On Air

Crossroads radio show on celebrating life with HIV in the poor suburbs of Paris

Reda Sadki About me, Audio, HIV advocacy

Arab and African families were hit hard by the AIDS epidemic in France. They were amongst the first to be diagnosed in the early 1980s. The conjunction of poverty and racism then resulted in thousands of infections that were preventable and deaths that – once combination therapy became available in mid-1990s – were avoidable. It is estimated that men, women, and children of Arab and African origin account for half of the 35,000 AIDS deaths during the first two decades of the epidemic in France. Survivre au sida (Surviving AIDS) is a weekly programme broadcast from a small, community-access radio station since 1995. After more than a decade hosting this radio show, Reda is still at its helm, but the show is now produced by the Comité des familles, the organization he founded in 2003 to mobilize families of all backgrounds facing HIV. “It’s not a radio show about AIDS. …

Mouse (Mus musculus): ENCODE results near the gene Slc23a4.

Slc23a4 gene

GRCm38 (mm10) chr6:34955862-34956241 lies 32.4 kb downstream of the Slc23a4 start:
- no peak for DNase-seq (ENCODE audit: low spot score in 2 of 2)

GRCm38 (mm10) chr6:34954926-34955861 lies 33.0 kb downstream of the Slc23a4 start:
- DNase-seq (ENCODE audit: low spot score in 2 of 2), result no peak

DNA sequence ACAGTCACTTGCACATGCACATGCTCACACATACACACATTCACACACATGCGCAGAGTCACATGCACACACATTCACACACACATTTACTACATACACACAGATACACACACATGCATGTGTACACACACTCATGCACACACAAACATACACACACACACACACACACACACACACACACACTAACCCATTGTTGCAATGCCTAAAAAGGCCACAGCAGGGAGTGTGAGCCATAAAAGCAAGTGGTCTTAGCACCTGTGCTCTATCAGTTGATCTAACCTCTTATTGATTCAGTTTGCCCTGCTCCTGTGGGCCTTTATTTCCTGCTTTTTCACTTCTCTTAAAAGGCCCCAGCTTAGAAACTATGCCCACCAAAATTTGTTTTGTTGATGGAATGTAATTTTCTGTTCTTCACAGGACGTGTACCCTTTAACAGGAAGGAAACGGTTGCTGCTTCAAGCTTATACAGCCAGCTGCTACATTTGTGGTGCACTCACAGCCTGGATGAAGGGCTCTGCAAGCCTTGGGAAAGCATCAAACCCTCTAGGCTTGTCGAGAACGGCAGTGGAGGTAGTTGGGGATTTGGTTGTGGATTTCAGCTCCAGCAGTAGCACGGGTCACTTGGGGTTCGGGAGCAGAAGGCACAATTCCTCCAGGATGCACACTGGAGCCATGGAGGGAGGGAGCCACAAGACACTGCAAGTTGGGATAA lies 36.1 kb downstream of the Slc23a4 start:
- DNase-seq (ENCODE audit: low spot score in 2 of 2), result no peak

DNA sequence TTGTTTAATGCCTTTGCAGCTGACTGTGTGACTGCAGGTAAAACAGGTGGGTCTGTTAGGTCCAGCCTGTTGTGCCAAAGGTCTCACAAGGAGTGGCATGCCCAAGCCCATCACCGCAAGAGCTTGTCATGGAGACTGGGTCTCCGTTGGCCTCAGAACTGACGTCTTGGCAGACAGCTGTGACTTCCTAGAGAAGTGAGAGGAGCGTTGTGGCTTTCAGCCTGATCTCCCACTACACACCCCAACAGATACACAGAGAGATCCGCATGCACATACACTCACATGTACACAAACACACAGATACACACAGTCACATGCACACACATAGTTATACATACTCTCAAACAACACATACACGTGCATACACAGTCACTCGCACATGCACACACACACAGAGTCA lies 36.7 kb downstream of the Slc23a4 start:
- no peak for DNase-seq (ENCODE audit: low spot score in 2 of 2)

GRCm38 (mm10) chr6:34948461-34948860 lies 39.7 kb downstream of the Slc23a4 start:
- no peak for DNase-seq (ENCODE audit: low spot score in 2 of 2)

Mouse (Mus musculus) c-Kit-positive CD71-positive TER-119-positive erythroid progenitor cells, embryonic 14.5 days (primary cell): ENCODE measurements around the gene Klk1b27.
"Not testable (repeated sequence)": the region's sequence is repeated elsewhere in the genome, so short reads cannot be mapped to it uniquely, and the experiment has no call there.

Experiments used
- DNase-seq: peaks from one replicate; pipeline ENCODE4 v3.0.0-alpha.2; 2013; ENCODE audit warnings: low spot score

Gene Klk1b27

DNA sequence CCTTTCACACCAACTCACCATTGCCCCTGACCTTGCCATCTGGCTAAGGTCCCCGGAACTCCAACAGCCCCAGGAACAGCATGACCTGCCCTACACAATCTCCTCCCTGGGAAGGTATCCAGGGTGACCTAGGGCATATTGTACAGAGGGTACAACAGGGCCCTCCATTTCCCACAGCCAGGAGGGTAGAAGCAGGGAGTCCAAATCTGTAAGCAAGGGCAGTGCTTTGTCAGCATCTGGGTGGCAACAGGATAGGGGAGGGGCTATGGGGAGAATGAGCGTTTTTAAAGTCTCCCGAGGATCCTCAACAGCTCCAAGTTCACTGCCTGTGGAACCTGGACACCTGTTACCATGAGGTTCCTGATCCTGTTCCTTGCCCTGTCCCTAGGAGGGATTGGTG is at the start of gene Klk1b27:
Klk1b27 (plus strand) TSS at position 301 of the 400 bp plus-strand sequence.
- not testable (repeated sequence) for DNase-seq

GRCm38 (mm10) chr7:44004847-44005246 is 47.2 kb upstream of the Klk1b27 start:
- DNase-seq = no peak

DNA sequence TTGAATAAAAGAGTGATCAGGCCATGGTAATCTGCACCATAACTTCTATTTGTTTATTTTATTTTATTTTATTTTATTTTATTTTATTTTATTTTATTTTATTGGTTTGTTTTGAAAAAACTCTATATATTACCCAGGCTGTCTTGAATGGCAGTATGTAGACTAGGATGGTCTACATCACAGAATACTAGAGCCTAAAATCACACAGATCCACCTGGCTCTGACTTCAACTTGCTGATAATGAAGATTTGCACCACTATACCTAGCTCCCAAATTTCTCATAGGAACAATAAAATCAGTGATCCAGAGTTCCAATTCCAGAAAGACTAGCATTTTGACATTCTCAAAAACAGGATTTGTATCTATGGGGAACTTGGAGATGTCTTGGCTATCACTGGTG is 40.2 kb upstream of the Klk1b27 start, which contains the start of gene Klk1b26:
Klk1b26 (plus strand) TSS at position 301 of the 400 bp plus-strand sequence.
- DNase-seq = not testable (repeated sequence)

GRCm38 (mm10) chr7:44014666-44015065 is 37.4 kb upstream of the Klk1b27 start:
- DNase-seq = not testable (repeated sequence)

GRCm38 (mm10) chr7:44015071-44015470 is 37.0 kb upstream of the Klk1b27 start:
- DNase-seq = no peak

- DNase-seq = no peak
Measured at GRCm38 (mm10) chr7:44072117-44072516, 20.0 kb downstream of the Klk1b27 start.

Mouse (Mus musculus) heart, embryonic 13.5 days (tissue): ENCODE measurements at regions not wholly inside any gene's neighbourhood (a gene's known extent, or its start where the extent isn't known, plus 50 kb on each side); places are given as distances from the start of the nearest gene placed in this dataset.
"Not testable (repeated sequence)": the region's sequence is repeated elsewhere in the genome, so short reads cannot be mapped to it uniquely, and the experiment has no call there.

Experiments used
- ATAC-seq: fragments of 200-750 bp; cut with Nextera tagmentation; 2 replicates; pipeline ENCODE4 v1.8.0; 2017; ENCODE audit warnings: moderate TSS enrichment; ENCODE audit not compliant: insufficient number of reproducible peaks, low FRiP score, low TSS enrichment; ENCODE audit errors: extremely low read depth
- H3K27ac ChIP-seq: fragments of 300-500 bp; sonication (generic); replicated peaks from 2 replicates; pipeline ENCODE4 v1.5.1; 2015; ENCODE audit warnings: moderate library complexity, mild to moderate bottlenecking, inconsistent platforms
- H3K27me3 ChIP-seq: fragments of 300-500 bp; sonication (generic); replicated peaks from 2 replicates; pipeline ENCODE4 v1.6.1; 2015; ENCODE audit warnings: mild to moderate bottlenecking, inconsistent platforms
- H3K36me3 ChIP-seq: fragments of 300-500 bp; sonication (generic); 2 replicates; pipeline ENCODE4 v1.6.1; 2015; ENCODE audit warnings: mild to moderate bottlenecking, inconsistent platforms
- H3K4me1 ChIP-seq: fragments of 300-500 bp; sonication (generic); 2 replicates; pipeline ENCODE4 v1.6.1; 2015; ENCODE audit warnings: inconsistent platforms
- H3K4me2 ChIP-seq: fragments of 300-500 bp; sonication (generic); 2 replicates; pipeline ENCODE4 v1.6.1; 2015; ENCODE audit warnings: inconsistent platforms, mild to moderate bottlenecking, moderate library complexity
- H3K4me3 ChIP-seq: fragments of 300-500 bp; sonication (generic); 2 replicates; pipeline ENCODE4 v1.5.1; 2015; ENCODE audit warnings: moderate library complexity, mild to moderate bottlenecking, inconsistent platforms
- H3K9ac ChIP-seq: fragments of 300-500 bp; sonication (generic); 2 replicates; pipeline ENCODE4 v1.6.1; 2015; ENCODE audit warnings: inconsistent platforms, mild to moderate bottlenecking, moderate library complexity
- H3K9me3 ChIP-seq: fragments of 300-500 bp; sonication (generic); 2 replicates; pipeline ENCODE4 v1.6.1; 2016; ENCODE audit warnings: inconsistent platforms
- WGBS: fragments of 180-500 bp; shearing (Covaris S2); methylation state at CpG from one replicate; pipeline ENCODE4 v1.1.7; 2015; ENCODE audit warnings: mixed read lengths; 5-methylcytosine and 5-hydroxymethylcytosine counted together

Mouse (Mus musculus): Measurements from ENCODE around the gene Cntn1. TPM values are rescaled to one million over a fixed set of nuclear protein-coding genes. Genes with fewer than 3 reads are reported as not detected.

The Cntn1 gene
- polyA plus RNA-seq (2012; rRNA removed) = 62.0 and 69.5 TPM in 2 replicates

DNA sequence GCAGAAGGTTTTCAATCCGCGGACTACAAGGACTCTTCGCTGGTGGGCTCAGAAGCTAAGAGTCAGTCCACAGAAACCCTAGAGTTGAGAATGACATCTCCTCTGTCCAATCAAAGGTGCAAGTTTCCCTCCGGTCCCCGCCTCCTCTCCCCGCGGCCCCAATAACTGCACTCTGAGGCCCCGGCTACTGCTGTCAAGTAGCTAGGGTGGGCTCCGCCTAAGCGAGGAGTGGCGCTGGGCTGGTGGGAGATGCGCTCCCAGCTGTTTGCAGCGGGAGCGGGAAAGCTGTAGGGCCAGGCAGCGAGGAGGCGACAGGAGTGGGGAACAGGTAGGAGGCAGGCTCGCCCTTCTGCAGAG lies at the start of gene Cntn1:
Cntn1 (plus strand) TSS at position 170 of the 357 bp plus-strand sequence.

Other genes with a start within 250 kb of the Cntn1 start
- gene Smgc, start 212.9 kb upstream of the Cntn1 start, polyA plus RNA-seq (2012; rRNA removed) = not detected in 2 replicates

George Siemens at TEDxNYED (3 June 2010)

A few of my favorite excerpts from George Siemens’s Knowing Knowledge (2006)

Reda Sadki Theory

My own practice (and no doubt yours) has been shaped by many different learning theorists. George Siemens, for me, stands out articulating what I felt but did not know how to express about the changing nature of knowledge in the Digital Age. Below I’ve compiled a few of my favorite excerpts from his book Knowing Knowledge, published in 2006, two years before he taught the first Massive Open Online Course (MOOC) with Alec Couros and Stephen Downes. Learning has many dimensions. No one model or definition will fit every situation. CONTEXT IS CENTRAL. Learning is a peer to knowledge. To learn is to come to know. To know is to have learned. We seek knowledge so that we can make sense. Knowledge today requires a shift from cognitive processing to pattern recognition. Construction, while a useful metaphor, fails to align with our growing understanding that our mind is a connection-creating structure. We do not always …